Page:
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Formatting and Judgement in Humphry Clinker

So far for me, The Expedition of Humphry Clinker has brought a number of things to my attention and differentiates itself from other novels. First is this the format of this novel, through letters, is a very interesting idea. In most novels, jumping between a few characters can often get confusing and messy, this idea makes it much more organized but it also works well to seamlessly integrate from a variety of perspectives. In the case of the book, this variety of perspectives is at times humorous, while at the same time for me it actually got a bit tedious. While I found it interesting how the stories varied from person to person, the retelling of specific instances I wish was handled a bit differently at some points. In this varying of perspectives I found myself thinking about how often this happens in every day life. People oftentimes have their own view of a situation and this often is a result due to people seeing things through the lens of through their own preconceived notions beforehand. This had the effect of making me more cognizant of both myself and my actions and as well of the variety of perspectives all around.

Another thing the novel has made apparent is the strong amount of dislike perpetuated by some of the characters. For me, a lot of what was said in between the letters felt very “gossipy” and obviously this dislike comes from a limited perspective. So far I think this has been one of the most difficult reads to get into in the semester. At times I found the novel really brings to light the darker side of human nature, and the strong judgmental attitudes really come to light. A dissatisfaction with society is highlighted by Matt, stating “Heark ye, Lewis, my misanthropy increases every day — The longer I live, I find the folly and the fraud of mankind grow more and more intolerable” (28).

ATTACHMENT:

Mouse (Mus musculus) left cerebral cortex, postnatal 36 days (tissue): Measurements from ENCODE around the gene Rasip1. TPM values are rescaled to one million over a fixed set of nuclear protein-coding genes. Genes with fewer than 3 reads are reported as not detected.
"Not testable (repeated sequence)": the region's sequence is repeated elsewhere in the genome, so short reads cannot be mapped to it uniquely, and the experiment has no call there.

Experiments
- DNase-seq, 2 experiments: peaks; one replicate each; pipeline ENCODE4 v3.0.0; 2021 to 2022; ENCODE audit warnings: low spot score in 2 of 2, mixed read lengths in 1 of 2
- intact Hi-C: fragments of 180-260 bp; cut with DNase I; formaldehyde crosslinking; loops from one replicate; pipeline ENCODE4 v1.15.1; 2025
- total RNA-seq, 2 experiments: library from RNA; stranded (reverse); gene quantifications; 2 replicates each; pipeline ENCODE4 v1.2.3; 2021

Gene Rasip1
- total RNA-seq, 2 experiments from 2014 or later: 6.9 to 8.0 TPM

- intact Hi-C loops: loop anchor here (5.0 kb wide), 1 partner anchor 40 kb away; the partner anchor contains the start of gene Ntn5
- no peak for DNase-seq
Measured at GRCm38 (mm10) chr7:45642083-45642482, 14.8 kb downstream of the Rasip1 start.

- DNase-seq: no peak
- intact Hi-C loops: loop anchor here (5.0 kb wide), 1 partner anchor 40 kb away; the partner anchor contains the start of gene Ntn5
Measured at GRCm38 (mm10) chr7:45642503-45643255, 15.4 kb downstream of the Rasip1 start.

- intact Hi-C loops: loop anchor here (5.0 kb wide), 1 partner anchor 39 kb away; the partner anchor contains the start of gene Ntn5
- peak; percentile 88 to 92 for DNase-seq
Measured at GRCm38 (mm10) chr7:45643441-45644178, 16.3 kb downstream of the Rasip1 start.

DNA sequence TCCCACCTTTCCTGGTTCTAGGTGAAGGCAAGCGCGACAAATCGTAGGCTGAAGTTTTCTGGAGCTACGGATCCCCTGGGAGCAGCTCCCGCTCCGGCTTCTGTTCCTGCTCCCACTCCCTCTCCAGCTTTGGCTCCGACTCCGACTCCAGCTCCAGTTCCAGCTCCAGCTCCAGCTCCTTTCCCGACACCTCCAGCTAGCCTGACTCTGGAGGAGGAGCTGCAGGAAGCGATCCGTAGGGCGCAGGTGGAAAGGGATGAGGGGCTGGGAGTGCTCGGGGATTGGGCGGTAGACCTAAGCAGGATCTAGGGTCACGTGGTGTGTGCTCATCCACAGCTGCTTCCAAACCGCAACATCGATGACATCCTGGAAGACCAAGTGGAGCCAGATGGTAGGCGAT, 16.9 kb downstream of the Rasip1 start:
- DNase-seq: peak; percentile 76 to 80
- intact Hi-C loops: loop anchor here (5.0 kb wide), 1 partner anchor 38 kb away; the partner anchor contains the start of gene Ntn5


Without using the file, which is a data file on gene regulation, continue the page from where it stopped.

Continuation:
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2 thoughts on “Formatting and Judgement in Humphry Clinker

  1. Hi Brian – I’m glad you posted about the format because it surprised me so much that after I read the first few letters and realized the rest of the book was letters, I did a search of Google to make sure I was reading the right book. That being said, I totally agree with your comment that it gets tedious, and I found the book pretty slow at first. The story about the carriage overturning and Matt bolting “through the window, as nimble as a grasshopper, having made use of poor Win’s posteriors as a step to rise in his ascent,” made me laugh out loud and from there I thought it became much better. Additionally, I like your observation that the letters visually organize and integrate the stories, and now that we’ve seen how much the characters gossip about each other, no wonder the publisher was so apprehensive about printing them!

  2. Pingback: RE: “Formatting and Judgement in Humphry Clinker” « History and Literature of Georgian England

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